2
$\begingroup$

I have 1 minute trade data for a particular stock and was wondering how I can compare the volatility of a particular period (08:00 - 09:00 for example) between days. I have data for 100 days and want to sort the days by most to least volatile.

My initial idea was to take the logarithm of each data point (close - open) and then just take the standard deviation of each day and sort by the outcome. This was after reading the following: "volatility is the standard deviation of the instrument's logarithmic returns". Seems a bit sketchy or maybe I am on the right track?

Thanks!

$\endgroup$
1
+50
$\begingroup$

This question is perhaps a bit too simple for this forum. You are just asking how to compute volatility.

For every day do the following. Take the closing prices at 1 minute intervals for the time period 08:00 to 09:00 . That is a vector of 61 numbers: $$\{c_1,c_2,\cdots, c_{61}\}$$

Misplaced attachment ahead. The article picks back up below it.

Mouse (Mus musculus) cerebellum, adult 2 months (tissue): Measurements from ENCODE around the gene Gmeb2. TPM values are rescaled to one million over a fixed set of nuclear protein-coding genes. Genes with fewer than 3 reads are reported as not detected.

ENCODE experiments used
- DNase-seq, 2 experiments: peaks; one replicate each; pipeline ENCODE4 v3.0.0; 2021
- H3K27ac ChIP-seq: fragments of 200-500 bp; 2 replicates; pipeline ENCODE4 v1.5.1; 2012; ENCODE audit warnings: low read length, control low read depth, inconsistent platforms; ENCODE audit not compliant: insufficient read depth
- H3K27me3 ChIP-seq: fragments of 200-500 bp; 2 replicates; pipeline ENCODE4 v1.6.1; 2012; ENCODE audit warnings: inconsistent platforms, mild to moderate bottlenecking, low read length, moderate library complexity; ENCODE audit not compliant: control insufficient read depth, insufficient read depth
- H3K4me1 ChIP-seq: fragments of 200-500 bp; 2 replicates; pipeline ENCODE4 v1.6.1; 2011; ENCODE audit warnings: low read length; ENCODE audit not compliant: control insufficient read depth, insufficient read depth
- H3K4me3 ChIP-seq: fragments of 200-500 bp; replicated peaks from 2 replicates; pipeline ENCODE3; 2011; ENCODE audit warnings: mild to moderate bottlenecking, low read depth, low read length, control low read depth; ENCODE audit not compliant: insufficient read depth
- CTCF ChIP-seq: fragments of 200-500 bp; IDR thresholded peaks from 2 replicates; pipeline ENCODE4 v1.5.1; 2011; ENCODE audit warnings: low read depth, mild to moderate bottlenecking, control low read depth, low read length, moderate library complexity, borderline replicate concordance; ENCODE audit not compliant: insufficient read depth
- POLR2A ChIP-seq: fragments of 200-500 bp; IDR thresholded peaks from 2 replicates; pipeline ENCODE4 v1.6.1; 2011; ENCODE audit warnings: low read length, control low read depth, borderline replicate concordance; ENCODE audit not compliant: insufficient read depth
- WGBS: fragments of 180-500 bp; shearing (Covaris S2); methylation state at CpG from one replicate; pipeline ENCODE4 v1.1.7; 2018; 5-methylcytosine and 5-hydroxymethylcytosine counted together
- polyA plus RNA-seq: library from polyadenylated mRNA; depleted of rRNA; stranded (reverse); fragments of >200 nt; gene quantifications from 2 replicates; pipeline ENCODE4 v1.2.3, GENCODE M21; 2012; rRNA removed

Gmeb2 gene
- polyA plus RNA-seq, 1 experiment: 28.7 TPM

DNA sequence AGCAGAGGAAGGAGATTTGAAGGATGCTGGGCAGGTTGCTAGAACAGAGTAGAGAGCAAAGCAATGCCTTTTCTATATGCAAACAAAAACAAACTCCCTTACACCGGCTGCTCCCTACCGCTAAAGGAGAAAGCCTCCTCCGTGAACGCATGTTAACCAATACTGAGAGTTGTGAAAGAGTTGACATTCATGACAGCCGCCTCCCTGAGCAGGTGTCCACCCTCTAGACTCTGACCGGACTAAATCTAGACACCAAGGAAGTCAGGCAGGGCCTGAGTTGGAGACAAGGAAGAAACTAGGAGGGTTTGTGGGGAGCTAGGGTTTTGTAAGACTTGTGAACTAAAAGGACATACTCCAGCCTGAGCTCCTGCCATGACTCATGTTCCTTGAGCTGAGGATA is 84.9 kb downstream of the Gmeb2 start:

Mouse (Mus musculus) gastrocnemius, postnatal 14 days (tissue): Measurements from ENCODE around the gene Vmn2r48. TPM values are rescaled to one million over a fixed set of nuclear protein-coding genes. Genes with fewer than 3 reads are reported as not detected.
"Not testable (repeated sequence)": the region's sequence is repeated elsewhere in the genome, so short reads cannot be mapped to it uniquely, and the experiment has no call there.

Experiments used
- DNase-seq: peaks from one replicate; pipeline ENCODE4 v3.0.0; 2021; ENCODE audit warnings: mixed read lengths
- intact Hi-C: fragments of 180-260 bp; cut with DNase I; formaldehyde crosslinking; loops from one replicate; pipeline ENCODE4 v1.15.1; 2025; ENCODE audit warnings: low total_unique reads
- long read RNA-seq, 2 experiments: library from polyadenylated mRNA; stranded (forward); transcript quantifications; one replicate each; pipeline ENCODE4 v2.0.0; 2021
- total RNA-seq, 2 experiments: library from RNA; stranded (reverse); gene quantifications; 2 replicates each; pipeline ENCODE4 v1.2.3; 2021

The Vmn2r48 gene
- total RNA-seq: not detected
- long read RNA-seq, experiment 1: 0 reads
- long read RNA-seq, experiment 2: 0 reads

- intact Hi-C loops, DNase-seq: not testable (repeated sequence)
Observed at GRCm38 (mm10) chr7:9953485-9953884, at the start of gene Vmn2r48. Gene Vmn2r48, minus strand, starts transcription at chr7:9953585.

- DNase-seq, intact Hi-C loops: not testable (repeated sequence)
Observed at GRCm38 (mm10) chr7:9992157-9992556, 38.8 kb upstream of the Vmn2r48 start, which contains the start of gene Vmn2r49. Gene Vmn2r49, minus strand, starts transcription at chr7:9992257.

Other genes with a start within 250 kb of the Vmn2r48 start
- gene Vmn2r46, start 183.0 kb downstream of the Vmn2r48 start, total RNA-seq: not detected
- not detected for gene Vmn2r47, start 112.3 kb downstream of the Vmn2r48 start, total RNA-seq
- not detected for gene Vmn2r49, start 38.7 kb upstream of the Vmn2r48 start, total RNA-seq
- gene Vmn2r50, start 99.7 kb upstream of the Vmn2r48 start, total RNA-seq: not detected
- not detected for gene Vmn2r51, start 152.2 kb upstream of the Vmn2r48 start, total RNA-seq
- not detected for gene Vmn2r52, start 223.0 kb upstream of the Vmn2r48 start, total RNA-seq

Take the logarithms of these numbers: $$\{\ln c_1,\ln c_2,\cdots, \ln c_{61}\}$$

Now take the first differences of these values (that is 60 numbers): $$\{ \ln c_2-\ln c_1, \ln c_3-\ln c_2,\cdots, \ln c_{61}-\ln c_{60}\}$$

Finally take the standard deviation of these numbers. That is the volatility, expressed in "per minute" units.

(However, you should be aware that by taking readings so close together (every minute) you are measuring not only the volatility of the underlying stock but also "microstructure noise" that arises from the trading process, for example the effect of the bid ask bounce. This means that this reading of volatility will be somewhat inflated compared to lower frequency readings. Whether this matter or not for your application I do not know.).

$\endgroup$
  • $\begingroup$ Cool, yeah not sure why I was thinking open - close rather than just the difference between closes. Thanks for answering Alex, even if it was a bit on the simpler side of life. $\endgroup$ – kjonsson Apr 3 '18 at 22:35

Your Answer

By clicking “Post Your Answer”, you agree to our terms of service, privacy policy and cookie policy

Not the answer you're looking for? Browse other questions tagged or ask your own question.